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Net Applications caused a bit of a stir this week with a report that showed Microsoft's operating system share had dipped below 90 percent. This played very well where anti-Microsoft sentiment was strongest, not surprisingly.
Net Applications uses software sensors at 40,000 Web sites around the world to measure traffic and come up with its stats. These stats include operating system, browser, IP address, domain host, language, screen resolution, and a referring search engine, according to Vince Vizzaccaro, executive vice president of marketing and strategic alliances for Net Applications.
However, Net Applications noticed something unusual with stats from Google.com, which would represent Google (NASDAQ: GOOG) employees, not the public at large that use its search engine. Two-thirds of the visitors from Google.com did not hide what operating system they were running, which Net Applications recorded in its survey.
"We have never seen an OS stripped off the user agent string before," Vizzaccaro told InternetNews.com. "I believe you have to arrange to have that happen, it's not something we've seen before with a proxy server. All I can tell you is there's a good percentage of the people at Google showing up [at Web pages] with their OS hidden."
A proxy server shouldn't cause such a block because it would block everything, which Net Applications sees all the time. With the one-third obfuscated Google visitors, it was only the OS that was removed. Their browser, for example, was not hidden. And two-thirds of Google systems surfing the Web identified their OS, mostly Linux.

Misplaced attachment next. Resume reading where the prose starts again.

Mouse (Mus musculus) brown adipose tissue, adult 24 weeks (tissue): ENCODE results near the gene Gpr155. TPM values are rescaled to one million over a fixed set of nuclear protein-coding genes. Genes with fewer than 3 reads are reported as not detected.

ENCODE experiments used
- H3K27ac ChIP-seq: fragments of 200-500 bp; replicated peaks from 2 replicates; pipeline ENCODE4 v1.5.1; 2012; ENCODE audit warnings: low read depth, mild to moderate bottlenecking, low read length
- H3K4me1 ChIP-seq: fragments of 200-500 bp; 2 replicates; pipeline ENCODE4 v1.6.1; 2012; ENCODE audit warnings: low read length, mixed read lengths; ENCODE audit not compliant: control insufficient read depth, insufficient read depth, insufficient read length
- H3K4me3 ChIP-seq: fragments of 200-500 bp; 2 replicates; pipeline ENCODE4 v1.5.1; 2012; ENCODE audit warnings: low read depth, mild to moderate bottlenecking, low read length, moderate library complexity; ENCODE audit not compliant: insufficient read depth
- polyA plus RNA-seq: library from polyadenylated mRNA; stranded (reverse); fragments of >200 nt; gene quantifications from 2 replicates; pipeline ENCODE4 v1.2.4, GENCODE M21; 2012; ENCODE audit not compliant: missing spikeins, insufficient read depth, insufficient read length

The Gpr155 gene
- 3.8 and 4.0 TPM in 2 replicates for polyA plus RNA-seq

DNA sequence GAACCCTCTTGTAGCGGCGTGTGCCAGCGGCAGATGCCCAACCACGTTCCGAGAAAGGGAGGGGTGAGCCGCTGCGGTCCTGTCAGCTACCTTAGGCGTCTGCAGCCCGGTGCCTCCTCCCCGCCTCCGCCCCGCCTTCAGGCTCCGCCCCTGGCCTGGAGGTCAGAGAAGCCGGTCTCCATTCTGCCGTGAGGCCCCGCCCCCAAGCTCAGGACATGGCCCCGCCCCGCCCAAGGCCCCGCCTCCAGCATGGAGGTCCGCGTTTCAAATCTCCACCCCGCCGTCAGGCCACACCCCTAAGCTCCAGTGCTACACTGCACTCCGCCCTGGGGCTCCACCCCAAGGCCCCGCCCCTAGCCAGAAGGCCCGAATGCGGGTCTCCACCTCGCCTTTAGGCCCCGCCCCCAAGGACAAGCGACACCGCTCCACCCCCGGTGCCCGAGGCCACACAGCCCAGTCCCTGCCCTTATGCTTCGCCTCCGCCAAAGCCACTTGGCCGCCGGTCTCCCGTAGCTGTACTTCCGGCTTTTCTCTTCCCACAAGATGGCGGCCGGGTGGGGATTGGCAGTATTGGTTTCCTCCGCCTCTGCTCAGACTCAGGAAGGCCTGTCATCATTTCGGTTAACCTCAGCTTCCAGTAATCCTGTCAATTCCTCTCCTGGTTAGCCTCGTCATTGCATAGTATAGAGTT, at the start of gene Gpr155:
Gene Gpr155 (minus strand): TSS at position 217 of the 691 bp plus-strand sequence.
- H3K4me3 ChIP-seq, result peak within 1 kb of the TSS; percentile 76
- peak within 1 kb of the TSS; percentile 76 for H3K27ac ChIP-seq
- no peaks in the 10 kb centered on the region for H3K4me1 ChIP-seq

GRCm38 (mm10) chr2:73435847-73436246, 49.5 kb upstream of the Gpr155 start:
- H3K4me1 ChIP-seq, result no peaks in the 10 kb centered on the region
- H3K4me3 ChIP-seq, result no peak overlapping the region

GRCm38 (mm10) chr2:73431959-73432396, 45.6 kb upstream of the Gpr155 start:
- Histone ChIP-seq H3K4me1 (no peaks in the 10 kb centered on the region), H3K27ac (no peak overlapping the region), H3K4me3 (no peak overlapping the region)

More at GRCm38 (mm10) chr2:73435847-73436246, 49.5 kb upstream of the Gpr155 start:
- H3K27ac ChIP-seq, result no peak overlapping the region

Internal deployment would make sense, as that's the best way to test an operating system or anything else under development. Microsoft (NASDAQ: MSFT) has Windows 7 deployed over certain parts of its Redmond campus, using its staff as testers by making them work with it daily. The company refers to this as "eating their own dogfood."
Google's secret OS?
So what's Google hiding? When asked, the company sent InternetNews.com a statement that it would not comment on rumor and speculation. But some Silicon Valley watchers think they know: the long-rumored software-as-a-service-oriented Google OS.
"I think they could be working on an application infrastructure, because an operating system really connotes the stuff that makes the hardware and software talk to each other, and they are not in that business," said Clay Ryder, president of The Sageza Group.